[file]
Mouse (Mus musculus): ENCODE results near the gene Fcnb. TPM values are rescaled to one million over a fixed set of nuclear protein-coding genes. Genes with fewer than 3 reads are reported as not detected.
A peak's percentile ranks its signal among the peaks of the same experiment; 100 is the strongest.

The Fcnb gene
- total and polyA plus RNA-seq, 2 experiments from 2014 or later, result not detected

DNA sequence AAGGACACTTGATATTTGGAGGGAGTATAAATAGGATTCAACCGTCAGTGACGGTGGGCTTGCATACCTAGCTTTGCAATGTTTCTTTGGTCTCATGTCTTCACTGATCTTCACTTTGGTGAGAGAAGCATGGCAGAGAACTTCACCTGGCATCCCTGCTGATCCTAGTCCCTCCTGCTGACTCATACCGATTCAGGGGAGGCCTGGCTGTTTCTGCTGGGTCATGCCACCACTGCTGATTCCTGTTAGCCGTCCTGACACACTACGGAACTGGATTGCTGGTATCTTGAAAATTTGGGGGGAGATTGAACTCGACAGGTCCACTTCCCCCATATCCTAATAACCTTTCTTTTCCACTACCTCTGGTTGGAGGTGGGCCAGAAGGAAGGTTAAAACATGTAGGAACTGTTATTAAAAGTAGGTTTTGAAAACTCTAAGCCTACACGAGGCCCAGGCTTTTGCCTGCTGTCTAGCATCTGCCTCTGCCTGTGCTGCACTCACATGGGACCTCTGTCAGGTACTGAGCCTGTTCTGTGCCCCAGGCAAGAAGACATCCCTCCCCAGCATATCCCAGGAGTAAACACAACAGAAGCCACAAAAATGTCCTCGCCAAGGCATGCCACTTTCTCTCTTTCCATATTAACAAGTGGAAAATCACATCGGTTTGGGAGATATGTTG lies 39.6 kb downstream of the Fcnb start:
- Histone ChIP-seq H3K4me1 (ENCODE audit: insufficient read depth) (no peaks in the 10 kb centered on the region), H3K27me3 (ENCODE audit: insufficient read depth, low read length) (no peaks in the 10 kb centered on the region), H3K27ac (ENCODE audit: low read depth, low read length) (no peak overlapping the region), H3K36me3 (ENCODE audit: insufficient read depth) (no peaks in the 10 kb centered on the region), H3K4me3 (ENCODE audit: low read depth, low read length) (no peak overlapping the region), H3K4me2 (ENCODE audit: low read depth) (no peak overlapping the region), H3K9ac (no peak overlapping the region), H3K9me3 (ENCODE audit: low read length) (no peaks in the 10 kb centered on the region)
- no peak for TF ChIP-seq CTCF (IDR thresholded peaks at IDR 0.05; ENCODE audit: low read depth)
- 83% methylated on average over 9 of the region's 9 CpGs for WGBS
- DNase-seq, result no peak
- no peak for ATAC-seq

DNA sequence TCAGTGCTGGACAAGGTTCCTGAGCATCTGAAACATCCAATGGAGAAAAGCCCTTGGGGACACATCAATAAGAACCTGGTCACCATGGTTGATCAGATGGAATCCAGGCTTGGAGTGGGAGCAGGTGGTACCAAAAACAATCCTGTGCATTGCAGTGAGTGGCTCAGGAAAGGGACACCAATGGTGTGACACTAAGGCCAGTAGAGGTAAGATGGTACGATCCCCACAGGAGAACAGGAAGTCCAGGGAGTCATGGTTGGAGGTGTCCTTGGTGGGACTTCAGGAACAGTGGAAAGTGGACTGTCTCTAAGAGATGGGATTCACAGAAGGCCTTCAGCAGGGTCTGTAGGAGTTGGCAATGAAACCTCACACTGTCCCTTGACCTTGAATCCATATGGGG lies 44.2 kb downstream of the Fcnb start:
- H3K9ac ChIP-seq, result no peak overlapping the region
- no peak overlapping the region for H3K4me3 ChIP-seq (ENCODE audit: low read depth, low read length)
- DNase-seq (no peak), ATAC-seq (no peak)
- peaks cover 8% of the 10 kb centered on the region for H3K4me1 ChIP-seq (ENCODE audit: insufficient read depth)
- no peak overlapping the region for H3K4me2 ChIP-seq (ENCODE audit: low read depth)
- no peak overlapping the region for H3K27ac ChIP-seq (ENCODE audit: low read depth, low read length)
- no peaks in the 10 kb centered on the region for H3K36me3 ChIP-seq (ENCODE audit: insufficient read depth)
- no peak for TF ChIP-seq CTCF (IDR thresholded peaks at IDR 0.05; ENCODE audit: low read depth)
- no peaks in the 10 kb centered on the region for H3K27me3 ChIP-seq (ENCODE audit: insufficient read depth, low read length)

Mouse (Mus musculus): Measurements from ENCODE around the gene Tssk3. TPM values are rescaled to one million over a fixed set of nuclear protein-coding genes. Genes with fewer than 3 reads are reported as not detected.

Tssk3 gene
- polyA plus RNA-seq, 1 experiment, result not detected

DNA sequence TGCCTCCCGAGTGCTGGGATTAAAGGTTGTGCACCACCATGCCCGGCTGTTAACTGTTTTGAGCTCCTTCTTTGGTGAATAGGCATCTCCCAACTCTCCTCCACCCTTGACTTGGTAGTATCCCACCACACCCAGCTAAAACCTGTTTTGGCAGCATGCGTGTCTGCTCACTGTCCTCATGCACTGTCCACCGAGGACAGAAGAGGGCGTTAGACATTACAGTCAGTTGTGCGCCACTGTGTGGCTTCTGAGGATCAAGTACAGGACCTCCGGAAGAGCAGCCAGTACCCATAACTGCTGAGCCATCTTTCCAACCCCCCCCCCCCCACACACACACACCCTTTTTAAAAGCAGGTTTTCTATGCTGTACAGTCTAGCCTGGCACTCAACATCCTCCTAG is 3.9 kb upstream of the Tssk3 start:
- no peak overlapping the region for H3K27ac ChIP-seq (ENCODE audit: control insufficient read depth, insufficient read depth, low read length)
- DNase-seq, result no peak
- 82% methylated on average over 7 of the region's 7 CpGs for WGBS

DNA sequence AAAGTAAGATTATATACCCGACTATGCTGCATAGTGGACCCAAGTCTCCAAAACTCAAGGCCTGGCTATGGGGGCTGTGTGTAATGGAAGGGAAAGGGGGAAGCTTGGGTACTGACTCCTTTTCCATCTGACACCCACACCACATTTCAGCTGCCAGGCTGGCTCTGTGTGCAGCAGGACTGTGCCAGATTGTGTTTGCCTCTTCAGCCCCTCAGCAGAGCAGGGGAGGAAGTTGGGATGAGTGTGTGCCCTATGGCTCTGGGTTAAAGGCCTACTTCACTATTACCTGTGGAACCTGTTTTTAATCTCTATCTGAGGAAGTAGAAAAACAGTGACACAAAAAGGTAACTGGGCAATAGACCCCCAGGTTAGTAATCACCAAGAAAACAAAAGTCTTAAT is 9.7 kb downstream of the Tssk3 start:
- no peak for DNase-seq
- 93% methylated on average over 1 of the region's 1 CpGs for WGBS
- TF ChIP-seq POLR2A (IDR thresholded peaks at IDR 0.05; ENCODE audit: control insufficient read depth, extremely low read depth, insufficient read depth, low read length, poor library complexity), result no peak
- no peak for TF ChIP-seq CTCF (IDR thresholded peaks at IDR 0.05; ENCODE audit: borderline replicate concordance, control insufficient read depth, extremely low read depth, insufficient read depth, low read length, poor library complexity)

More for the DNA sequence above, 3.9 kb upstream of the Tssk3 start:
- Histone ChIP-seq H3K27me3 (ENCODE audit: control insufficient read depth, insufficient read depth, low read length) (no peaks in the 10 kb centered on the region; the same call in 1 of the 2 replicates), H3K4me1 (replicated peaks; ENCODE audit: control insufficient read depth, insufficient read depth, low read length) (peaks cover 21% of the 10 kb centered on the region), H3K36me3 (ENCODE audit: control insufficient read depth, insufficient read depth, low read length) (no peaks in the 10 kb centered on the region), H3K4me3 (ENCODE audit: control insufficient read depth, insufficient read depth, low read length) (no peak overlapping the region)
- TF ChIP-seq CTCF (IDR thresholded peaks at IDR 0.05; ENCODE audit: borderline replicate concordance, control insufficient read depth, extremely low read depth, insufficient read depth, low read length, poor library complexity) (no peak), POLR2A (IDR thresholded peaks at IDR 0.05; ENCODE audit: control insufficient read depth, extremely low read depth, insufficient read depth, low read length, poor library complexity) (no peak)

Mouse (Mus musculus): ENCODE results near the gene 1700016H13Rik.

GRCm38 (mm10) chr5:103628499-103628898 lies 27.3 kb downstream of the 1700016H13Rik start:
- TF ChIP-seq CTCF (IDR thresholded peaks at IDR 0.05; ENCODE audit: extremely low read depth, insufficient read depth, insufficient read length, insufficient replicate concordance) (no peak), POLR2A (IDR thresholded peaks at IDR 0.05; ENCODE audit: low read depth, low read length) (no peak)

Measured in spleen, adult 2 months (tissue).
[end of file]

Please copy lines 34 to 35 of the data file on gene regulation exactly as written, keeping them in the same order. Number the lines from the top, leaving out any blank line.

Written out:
- Histone ChIP-seq H3K27me3 (ENCODE audit: control insufficient read depth, insufficient read depth, low read length) (no peaks in the 10 kb centered on the region; the same call in 1 of the 2 replicates), H3K4me1 (replicated peaks; ENCODE audit: control insufficient read depth, insufficient read depth, low read length) (peaks cover 21% of the 10 kb centered on the region), H3K36me3 (ENCODE audit: control insufficient read depth, insufficient read depth, low read length) (no peaks in the 10 kb centered on the region), H3K4me3 (ENCODE audit: control insufficient read depth, insufficient read depth, low read length) (no peak overlapping the region)
- TF ChIP-seq CTCF (IDR thresholded peaks at IDR 0.05; ENCODE audit: borderline replicate concordance, control insufficient read depth, extremely low read depth, insufficient read depth, low read length, poor library complexity) (no peak), POLR2A (IDR thresholded peaks at IDR 0.05; ENCODE audit: control insufficient read depth, extremely low read depth, insufficient read depth, low read length, poor library complexity) (no peak)